Long ago I realized that no other person would be to me what you are.
What is it that is always troubling us? What is the gnat that will not let us sleep? When we are quiet and alone, we fear that something might be whispered in our ears, and so we hate the quiet, and dull our senses in society. We fear silence because we do not seem to deserve it whatsoever.
The inner life has its soft and gentle beauty; an abstract formlessness as well as a subtle charm. I often consider myself as a figure in a foggy painting: faltering lines, insecure distances, and a merging of greys and blacks. An emotion or a mood - a mere wisp of color - is shaded off and made to spread until it becomes one with all that surrounds it.
But the beginning of things, of a world especially, is necessarily vague, tangled, chaotic, and exceedingly disturbing. How few of us ever emerge from such beginning! How many souls perish in its tumult!
The weed stood in the severed heart.
“What are you doing there?” I asked.
It lifted its head all drippiing wet
(with my own thoughts?)
and answered then: “I grow,” it said,
“but to divide your heart again.”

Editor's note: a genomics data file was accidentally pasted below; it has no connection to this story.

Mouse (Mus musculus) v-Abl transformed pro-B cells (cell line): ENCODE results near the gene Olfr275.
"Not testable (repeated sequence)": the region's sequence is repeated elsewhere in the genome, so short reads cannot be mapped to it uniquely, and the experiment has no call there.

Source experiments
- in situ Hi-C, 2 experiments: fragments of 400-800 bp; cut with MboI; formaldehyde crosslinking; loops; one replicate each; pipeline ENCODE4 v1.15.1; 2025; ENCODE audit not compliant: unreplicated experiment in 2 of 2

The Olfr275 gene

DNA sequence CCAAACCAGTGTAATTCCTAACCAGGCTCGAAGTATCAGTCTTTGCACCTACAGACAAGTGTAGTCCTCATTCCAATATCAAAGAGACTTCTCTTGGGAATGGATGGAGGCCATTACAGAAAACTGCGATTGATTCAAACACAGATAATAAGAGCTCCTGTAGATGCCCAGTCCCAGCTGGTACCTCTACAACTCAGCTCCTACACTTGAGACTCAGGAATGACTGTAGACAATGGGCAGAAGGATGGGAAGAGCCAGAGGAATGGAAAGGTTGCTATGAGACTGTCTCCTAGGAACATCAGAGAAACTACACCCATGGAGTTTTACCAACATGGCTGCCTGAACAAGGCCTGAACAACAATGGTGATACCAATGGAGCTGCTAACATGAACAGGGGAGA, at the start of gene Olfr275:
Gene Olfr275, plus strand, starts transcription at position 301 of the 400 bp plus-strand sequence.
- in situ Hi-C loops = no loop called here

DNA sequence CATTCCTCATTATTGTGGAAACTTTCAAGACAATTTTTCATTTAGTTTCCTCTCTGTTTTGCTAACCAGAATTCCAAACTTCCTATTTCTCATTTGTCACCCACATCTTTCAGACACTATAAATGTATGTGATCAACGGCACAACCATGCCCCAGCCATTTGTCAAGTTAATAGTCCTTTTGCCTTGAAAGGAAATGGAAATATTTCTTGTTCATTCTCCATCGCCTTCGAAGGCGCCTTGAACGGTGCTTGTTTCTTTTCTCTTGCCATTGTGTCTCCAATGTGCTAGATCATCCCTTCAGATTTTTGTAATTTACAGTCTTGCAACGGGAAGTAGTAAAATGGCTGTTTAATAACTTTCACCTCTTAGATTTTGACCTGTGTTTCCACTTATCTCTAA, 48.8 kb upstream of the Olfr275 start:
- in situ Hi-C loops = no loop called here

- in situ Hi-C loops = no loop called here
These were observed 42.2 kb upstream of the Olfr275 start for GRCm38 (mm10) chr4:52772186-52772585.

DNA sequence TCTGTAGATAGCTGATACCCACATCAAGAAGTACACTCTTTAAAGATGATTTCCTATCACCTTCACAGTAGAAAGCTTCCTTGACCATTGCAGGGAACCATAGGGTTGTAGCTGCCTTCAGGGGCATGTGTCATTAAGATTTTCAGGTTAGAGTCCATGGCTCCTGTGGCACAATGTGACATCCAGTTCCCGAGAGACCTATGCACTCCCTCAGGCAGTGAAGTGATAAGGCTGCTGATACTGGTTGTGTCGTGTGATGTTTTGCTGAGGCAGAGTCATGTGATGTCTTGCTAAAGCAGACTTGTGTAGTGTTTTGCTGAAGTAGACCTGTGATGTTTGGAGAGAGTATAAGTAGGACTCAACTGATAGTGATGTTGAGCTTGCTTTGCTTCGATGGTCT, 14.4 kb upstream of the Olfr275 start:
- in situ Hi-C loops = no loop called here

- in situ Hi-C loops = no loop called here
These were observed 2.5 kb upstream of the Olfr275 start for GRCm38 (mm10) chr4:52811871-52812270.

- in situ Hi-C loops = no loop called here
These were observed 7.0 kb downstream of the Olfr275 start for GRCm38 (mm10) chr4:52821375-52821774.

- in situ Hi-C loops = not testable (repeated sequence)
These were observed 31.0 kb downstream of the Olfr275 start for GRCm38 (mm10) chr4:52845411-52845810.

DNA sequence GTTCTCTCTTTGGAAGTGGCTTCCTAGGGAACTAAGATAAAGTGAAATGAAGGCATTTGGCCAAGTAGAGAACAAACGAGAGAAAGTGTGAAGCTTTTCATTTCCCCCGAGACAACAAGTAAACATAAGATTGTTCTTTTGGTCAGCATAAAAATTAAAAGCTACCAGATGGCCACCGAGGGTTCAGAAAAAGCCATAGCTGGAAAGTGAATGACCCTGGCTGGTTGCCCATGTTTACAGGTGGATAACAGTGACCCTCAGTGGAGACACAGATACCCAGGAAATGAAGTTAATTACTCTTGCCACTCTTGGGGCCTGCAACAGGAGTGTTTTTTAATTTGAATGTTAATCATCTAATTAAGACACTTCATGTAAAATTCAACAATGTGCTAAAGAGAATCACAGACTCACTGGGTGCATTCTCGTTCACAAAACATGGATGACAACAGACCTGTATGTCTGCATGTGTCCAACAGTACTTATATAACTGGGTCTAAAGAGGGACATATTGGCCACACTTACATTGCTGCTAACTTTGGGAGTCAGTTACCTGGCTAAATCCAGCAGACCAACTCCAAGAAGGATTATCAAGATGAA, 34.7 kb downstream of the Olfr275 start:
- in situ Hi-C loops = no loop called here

Soul is the place,
stretched like a surface of millstone grit between body and mind,
where such necessity grinds itself out.
Contact is a crisis. As the anthropologists say, “Every touch is a modified blow.”
Four of the roses were on fire.
They stood up straight and pure on the stalk, gripping the dark like prophets
and howling colossal intimacies
from the back of their fused throats.
Song for one of the Girls
Here in my heart I am Helen;
I’m Aspasia and Hero, at least.
I’m Judith, and Jael, and Madame de Stael;
I’m Salome, moon of the East.
Here in my soul I am Sappho;
Lady Hamilton am I, as well.
In me Recamier vies with Kitty O’Shea,
With Dido, and Eve, and poor Nell.
I’m of the glamorous ladies
At whose beckoning history shook.
But you are a man, and see only my pan,
So I stay at home with a book.
The Flaw In Paganism
Drink and dance and laugh and lie,
Love, the reeling midnight through,
For tomorrow we shall die!
(But, alas, we never do.)
By Dorothy Parker